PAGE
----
Thursday, 9 March 2017
Legal challenges to Trump's travel ban mount from US states
It came a day after Hawaii launched its own lawsuit, and Washington state Attorney General Bob Ferguson said both Oregon and New York had asked to join his state's legal action.
Washington was the first state to sue over the original ban, which resulted in Judge James Robart in Seattle halting its implementation around the country. Ferguson said the state would ask Robart to rule that his temporary restraining order against the first ban applies to Trump's revised action.
Trump's revised ban bars new visas for people from six predominantly Muslim countries: Somalia, Iran, Syria, Sudan, Libya and Yemen. It also temporarily shuts down the U.S. refugee program.
Unlike the initial order, the new one says current visa holders won't be affected, and removes language that would give priority to religious minorities.
Ferguson said it's not the government, but the court, that gets to decide whether the revised order is different enough that it would not be covered by previous temporary restraining order.
"It cannot be a game of whack-a-mole for the court," he said. "That (temporary restraining order) we've already obtained remains in effect."
White House spokesman Sean Spicer said Thursday the administration believed the revised travel ban will stand up to legal scrutiny.
"We feel very confident with how that was crafted and the input that was given," Spicer said.
Ferguson said he was pleased that attorneys general from New York and Oregon had sought to take part in the legal action.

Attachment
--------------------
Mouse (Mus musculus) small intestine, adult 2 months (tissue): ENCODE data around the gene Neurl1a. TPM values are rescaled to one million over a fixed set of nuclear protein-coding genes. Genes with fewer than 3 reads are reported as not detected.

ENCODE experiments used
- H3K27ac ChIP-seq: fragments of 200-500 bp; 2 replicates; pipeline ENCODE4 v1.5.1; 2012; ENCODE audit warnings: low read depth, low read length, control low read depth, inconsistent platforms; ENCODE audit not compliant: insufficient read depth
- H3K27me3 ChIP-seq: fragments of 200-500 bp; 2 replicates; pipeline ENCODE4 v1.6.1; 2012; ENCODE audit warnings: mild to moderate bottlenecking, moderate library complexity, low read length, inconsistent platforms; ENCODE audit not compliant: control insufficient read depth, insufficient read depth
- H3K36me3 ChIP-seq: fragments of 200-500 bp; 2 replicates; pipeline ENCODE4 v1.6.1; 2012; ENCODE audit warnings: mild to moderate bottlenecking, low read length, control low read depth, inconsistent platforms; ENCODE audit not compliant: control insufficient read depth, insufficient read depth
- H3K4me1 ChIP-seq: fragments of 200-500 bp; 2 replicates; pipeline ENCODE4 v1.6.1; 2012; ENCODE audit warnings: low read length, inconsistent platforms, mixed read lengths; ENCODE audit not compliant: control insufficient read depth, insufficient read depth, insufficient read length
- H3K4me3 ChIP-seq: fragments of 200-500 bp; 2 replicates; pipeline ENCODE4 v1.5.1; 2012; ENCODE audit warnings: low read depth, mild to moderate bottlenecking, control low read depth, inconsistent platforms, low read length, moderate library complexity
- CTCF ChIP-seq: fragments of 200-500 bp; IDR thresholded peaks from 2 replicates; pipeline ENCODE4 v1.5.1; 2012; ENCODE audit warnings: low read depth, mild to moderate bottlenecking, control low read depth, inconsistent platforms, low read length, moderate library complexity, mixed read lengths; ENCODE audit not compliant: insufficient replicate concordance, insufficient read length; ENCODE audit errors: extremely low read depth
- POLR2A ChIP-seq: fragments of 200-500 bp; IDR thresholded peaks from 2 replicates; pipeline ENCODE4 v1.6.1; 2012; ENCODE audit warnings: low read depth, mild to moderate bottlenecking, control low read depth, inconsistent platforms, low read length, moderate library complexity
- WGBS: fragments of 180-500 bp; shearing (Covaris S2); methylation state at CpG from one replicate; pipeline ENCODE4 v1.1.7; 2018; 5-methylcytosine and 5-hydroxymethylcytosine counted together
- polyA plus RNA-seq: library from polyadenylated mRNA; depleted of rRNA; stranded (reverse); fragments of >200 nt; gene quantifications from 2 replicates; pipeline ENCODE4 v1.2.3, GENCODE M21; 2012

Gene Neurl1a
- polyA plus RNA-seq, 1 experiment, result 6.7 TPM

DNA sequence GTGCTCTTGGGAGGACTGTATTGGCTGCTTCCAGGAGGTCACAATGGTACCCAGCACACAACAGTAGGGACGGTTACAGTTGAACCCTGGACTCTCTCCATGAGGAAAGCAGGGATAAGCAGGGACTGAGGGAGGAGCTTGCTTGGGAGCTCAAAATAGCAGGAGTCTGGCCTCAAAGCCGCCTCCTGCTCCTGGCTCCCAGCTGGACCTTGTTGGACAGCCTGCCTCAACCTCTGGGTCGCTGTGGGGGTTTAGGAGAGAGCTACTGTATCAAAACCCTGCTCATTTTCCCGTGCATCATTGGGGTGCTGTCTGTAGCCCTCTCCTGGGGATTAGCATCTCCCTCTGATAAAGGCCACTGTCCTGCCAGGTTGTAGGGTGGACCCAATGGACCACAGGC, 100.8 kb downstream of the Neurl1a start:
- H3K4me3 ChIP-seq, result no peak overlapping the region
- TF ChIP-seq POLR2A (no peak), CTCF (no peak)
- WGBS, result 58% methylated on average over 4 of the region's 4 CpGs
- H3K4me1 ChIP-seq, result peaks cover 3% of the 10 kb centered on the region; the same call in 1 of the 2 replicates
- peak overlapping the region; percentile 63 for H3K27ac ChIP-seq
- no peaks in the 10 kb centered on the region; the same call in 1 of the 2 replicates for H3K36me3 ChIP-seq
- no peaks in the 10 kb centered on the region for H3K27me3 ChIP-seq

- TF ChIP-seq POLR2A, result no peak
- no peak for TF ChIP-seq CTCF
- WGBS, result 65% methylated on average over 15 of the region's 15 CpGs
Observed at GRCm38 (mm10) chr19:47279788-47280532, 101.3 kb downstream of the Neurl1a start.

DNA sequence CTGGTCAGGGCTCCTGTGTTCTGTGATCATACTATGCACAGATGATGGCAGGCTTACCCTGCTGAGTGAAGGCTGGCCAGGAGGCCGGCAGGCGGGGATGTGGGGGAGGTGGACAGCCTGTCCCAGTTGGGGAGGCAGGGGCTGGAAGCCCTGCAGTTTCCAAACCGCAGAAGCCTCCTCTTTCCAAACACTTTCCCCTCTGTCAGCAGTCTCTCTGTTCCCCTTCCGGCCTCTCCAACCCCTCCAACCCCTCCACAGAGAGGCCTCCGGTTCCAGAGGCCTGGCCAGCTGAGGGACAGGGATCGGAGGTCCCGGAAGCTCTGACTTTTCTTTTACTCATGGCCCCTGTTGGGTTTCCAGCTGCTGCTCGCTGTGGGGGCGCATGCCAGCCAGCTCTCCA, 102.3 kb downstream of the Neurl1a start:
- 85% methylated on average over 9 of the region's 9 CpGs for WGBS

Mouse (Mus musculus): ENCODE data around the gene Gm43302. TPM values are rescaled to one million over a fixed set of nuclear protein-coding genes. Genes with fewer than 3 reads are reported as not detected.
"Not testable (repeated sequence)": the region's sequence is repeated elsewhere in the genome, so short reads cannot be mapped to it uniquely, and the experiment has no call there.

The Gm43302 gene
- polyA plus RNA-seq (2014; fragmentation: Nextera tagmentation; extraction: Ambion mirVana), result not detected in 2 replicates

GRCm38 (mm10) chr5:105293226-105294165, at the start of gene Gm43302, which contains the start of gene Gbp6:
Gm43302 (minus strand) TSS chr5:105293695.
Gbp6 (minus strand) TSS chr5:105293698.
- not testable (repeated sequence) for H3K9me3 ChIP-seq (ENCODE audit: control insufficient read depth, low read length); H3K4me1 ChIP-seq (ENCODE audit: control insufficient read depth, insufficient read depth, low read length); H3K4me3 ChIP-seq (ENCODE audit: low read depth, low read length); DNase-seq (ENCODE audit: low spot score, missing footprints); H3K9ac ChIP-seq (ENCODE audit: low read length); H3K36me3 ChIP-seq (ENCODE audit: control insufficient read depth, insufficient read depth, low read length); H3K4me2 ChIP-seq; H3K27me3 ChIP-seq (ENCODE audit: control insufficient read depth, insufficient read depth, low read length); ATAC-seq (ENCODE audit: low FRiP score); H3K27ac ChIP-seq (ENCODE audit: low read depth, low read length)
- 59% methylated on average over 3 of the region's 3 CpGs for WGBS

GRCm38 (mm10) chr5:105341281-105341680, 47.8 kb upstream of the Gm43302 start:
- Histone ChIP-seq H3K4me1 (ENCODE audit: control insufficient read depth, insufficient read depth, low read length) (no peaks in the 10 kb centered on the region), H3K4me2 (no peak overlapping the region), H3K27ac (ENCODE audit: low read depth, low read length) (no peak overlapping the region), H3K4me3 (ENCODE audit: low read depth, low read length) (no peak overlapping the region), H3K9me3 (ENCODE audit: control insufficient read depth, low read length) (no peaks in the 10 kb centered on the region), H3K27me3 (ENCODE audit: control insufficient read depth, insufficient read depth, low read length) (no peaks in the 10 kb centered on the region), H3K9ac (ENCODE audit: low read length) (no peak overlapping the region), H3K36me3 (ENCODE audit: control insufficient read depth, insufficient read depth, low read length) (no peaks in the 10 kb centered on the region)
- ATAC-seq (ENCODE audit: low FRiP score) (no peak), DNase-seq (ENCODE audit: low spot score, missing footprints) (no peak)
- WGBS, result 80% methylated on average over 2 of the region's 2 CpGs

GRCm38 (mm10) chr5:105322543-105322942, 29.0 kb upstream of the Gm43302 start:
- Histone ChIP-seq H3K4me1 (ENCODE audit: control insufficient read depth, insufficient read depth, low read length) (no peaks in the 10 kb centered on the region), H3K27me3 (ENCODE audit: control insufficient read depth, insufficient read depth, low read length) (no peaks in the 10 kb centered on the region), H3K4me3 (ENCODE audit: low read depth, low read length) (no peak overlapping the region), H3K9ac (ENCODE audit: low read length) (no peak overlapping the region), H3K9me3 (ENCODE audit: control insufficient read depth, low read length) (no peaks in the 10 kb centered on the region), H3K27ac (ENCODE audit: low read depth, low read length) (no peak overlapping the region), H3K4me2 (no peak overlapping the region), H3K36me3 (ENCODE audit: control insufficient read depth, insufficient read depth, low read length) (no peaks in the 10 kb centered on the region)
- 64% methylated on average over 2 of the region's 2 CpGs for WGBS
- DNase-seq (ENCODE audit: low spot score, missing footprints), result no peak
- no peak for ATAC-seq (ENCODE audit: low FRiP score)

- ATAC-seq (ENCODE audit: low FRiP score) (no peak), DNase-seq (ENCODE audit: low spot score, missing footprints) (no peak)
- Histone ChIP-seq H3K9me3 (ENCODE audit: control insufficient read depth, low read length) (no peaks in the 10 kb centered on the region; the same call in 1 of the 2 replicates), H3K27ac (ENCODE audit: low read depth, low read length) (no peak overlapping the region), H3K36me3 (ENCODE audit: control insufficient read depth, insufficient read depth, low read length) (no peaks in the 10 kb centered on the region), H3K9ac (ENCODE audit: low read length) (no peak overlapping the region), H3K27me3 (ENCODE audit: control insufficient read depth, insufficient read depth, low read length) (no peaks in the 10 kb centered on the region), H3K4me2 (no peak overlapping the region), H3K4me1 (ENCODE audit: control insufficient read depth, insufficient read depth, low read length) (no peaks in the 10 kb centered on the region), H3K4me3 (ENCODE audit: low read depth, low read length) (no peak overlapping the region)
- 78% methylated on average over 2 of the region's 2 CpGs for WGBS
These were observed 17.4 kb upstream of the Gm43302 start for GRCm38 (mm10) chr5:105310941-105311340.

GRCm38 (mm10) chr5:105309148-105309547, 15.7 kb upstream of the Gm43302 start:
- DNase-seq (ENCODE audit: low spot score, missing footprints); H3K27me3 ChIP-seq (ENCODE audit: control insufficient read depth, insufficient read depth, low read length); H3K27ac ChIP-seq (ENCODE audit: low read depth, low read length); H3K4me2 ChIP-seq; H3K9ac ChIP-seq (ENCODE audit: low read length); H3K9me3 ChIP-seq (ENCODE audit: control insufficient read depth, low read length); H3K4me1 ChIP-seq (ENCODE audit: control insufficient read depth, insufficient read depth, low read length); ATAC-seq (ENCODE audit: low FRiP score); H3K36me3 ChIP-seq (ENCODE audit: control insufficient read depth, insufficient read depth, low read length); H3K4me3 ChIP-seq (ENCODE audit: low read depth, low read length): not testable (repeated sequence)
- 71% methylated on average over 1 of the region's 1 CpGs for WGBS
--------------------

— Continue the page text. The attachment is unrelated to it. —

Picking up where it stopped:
"We have a strong case and they are willing to join our efforts," he said of his fellow Democrats. New York Attorney General Eric Schneiderman in a statement called the executive order "a Muslim ban by another name."
In his initial lawsuit Ferguson said the original ban was unconstitutional and hurt the state's businesses and universities.
A federal appellate court later upheld a temporary restraining order issued against the first travel ban.
The Trump administration says the old order will be revoked once the new one goes into effect on March 16.
In filing a lawsuit Wednesday night, Hawaii said the revised order would harm its Muslim population, tourism and foreign students
Attorneys for Hawaii filed the lawsuit against the U.S. government in federal court in Honolulu. The state had previously sued over Trump's initial travel ban, but that lawsuit was put on hold while other cases played out across the country.
Hawaii's complaint says it is suing to protect its residents, businesses and schools, as well as its "sovereignty against illegal actions of President Donald J. Trump and the federal government."